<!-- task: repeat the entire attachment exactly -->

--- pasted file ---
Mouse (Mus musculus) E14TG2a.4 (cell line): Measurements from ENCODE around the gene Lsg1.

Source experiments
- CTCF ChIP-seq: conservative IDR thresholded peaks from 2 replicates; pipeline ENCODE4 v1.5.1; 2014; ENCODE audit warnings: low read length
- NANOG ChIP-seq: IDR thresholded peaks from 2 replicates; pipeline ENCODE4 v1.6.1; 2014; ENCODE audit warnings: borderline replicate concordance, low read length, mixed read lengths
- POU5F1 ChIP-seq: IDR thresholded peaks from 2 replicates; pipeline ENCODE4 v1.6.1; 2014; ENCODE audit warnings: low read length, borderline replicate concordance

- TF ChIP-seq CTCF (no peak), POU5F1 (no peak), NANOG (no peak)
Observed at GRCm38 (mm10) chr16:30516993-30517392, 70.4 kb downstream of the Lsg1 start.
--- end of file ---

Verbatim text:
Mouse (Mus musculus) E14TG2a.4 (cell line): Measurements from ENCODE around the gene Lsg1.

Source experiments
- CTCF ChIP-seq: conservative IDR thresholded peaks from 2 replicates; pipeline ENCODE4 v1.5.1; 2014; ENCODE audit warnings: low read length
- NANOG ChIP-seq: IDR thresholded peaks from 2 replicates; pipeline ENCODE4 v1.6.1; 2014; ENCODE audit warnings: borderline replicate concordance, low read length, mixed read lengths
- POU5F1 ChIP-seq: IDR thresholded peaks from 2 replicates; pipeline ENCODE4 v1.6.1; 2014; ENCODE audit warnings: low read length, borderline replicate concordance

- TF ChIP-seq CTCF (no peak), POU5F1 (no peak), NANOG (no peak)
Observed at GRCm38 (mm10) chr16:30516993-30517392, 70.4 kb downstream of the Lsg1 start.